girls with stars in their eyes.
Article Type: Poem
Subject: Satisfaction (Psychology) (Portrayals)
Female identity (Portrayals)
Self identity (Portrayals)
Female experience (Portrayals)
Author: Lazaroff, Tamara
Pub Date: 05/01/2010
Publication: Name: Hecate Publisher: Hecate Press Audience: Academic Format: Magazine/Journal Subject: Women's issues/gender studies Copyright: COPYRIGHT 2010 Hecate Press ISSN: 0311-4198
Issue: Date: May-Nov, 2010 Source Volume: 36 Source Issue: 1-2
Topic: NamedWork: Girls with Stars in Their Eyes (Poem)
Accession Number: 246529803
Full Text: Once a long time ago I was 22. I wanted to get fit but I didn't like going to the gym that much, or running, so one night, instead, I decided to skip.

Not the with-a-rope kind of skipping but the other kind of skipping you did when you were a kid. I really used to enjoy that, the boundingness, the height, the joy, that kick-up that you get, kind of like hopping but on two legs. And I went out, like that, into the night.

It was Saturday, late. I skipped down the still busy street where the pub was on the comer across from the beach--that old dealer pub, the broken-down one with the local history, the surfies, the roaring laughter, the men spilling out. And they spilled as I passed by, skipping, spilling, the drunken men, all boozed up in their thongs and King Gees and their long surfie hair. Blond, I think.

And I should've been afraid. Normally I would have been, but skipping, who could hurt me? Who would hurt a girl who skipped?

Oh, and there were the moon and the stars--I shouldn't forget those--in the sky. There were so high. But so close, close to the touch.

And across the road the beach roared over the sand. And it came and it went back to wherever it was that it went.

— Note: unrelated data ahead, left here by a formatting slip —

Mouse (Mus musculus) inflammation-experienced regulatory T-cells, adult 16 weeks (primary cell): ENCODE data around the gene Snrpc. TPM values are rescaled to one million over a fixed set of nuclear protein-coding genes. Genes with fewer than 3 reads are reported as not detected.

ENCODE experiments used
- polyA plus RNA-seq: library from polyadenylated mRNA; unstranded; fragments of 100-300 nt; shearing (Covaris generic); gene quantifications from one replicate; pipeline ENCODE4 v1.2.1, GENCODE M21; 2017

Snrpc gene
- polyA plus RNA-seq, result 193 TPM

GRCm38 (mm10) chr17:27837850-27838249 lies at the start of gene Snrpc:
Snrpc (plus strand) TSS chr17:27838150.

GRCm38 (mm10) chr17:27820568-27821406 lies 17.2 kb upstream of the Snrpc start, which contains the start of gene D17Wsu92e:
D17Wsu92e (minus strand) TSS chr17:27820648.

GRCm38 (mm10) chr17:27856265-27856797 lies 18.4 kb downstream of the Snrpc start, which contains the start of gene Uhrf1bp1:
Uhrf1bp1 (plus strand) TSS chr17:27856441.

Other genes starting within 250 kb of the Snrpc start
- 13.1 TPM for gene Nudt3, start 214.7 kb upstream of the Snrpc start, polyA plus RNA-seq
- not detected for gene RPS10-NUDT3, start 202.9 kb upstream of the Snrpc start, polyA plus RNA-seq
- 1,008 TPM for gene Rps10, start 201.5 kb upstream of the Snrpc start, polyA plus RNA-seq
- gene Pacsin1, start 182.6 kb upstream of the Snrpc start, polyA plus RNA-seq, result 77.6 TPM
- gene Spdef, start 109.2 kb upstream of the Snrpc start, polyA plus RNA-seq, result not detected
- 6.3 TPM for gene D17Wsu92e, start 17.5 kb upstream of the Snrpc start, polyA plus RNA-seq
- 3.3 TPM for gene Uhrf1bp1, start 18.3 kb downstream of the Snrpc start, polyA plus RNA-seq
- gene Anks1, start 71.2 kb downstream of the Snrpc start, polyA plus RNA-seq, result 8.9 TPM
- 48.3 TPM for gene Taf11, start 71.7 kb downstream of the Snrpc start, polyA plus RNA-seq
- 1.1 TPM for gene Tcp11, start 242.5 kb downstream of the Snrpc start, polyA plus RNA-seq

And that is when I first saw her. She was at the corner of the pub. I felt her and I saw her with my own eyes, inside. She was real, I swear, real as flesh and blood, real as I am, if I am, and sometimes I'm not even sure about that. But that is another story for another time.

Her name was Malti and it still is. She was an Indian girl with two long black plaits by the sides of her face, falling softly over her shoulders like snakes--if she was standing straight, that is. And she had skinny arms and skinny legs and she was wearing an English girl's dress, a white one, a frilly one, colonial, antiquated. And she had these big, wide, deep eyes, eyes that you could fall into, big pools, big moons with the same kind of pull, the same tug, the sway.

She could also fly, this girl, this Malti, and she did, flew as I skipped. Me along the concrete, her through the sky, round the corner of the pub with all the drunken men spilling out.

And I should've been afraid.

But those men, they were so delighted to see me. It was because of her. I gave one a shock, I think. And that one, the funny biker one, he laughed his guts out and said, 'What the lark?' and I smiled. He smiled back. We both beamed.

Then I went home, Malti with me all the way.

I felt her above flying through the sky, as she does now, in her stiff white, A-lined, English girl's dress and her long plaits, the two of them, hanging down with their paintbrush nibs.

And she is always among them, the stars and the moon, and knowing this, I felt and I feel safe and right and full, that I am a gift to the world, as we all are, I am sure. And I had never felt this before. And I skipped. I bounded all the way.
Gale Copyright: Copyright 2010 Gale, Cengage Learning. All rights reserved.


 
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